Donald Trump may not be afforded the honour of addressing Westminster Hall
Commons speaker John Bercow is said to be concerned about the number of MPs calling for the President to be denied a Parliamentary address in the wake of the Muslim Ban and his views on women and torture.
Mr Bercow is one of three people who will decide where the president will make his speech if and when he arrives in the UK this summer.
And after almost one in four MPs signed a statement calling for President Trump to be refused a speech, the three-man organising committee is considering using the 19th-century Royal Gallery instead, the Telegraph reported.
The motion is being led by Stephen Doughty, Labour MP for Cardiff South and Penarth.
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He told the Telegraph: “There are many MPs, both back and front benchers, young and old, women and men, across parties who do not think it would be appropriate for Donald Trump to be given this honour.
“It would be great news and a victory for the standards and principles of Parliament were an address in Westminster Hall not to go ahead.”
The move is likely to rile the combustible Trump, who is said to want his visit accorded as much pomp and circumstance as possible.
Westminster Hall is Parliament’s oldest building, and has played a central role in British political history.
It was built in 1097 under King William II, the son of William the Conqueror, and where Oliver Cromwell took his oath as Lord Protector in 1653.
Prime Ministers William Gladstone and Winston Churchill, King George V and the Queen Mother all lay in state there.
Westminster Hall is Parliament's oldest building
It would be great news and a victory for the standards and principles of Parliament were an address in Westminster Hall not to go ahead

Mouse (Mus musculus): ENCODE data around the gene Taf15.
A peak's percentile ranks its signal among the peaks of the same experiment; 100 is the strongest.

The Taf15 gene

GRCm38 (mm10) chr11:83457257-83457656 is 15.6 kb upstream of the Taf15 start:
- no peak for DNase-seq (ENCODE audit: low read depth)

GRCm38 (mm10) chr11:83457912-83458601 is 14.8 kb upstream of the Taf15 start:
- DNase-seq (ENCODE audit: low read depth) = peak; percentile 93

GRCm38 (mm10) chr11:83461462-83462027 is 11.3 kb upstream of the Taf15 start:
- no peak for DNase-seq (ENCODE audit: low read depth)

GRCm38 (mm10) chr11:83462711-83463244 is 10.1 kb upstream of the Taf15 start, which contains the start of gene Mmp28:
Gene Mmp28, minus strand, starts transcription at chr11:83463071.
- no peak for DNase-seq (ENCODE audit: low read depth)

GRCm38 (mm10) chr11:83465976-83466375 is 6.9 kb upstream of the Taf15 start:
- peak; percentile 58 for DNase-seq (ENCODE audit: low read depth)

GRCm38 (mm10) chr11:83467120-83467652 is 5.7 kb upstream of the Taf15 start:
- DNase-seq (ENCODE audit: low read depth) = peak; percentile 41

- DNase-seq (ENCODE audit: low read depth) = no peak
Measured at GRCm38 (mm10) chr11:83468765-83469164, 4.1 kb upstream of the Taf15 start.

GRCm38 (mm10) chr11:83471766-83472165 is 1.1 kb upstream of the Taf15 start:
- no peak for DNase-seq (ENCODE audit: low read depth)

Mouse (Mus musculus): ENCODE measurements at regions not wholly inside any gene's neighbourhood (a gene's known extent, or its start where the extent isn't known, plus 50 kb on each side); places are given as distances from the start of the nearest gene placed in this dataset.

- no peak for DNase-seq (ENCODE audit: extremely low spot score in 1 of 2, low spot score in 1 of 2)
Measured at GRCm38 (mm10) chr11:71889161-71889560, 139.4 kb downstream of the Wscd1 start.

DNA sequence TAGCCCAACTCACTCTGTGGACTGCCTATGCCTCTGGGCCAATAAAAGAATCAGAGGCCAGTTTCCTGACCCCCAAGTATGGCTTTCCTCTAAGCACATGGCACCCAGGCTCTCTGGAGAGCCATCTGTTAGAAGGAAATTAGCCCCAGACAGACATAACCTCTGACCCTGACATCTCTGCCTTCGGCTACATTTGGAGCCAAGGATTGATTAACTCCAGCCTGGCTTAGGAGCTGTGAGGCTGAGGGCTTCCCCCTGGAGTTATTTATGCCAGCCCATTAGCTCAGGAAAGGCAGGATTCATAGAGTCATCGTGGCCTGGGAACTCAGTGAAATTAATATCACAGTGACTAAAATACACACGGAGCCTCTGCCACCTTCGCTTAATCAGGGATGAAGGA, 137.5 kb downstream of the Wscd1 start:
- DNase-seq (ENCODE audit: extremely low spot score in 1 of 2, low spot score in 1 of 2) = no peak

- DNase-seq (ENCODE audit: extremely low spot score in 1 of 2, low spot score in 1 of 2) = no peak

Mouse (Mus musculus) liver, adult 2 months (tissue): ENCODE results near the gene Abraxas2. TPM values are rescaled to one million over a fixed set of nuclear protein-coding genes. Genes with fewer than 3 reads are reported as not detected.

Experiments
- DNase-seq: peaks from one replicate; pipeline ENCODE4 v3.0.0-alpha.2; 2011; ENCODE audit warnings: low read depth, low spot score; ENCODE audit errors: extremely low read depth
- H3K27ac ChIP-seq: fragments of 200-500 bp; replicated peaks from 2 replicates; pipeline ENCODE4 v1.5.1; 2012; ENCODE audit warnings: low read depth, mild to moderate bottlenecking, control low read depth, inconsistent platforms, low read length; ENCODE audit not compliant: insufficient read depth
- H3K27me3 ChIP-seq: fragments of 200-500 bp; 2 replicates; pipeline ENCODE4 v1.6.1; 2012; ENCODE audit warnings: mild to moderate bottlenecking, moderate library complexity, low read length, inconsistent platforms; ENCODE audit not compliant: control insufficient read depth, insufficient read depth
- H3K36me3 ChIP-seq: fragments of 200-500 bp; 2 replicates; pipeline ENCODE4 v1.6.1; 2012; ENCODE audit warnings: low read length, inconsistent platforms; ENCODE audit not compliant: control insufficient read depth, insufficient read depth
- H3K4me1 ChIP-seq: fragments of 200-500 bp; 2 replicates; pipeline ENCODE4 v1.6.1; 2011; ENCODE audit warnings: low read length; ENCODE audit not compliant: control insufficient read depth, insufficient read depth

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MP Stephen Doughty
Only a select few global figures have been given the honour of speaking inside its hallowed walls – including Queen Elizabeth II, Charles de Gaulle, Nelson Mandela, and Pope Benedict XVI.
But what is most likely to annoy Trump is the fact his predecessor, Barack Obama, became the first US President to address both Houses of Parliament in Westminster Hall during his state visit in 2011.
Barack Obama became the first US President to adress both Houses at Westminster Hall in 2011
Trump is said to want to go 'one better' than Barack Obama's state visit in 2011
Trump is said to want to go “one better” than Obama’s visit, and is believed to have set out a list of typically flamboyant demands ahead of his arrival, the date of which is yet to be confirmed.
They reportedly include playing golf with the Queen at Balmoral, dinner at Blenheim Palace, where Winston Churchill was born, and tea at Buckingham Palace.
An address to both Houses of Parliament in Westminster Hall was also said to be on the itinerary.
The prospect of Trump’s very presence in Britain sparked nationwide protests this week, as demonstrators called for Theresa May not to invite the billionaire for a state visit after he banned people from seven Muslim nations from entering the US.
Should his speech be moved to the Royal Gallery, he would still find himself in illustrious company.
The Queen, Ronald Regan, Boris Yeltsin, Bill Clinton and Kofi Annan have all spoken there.
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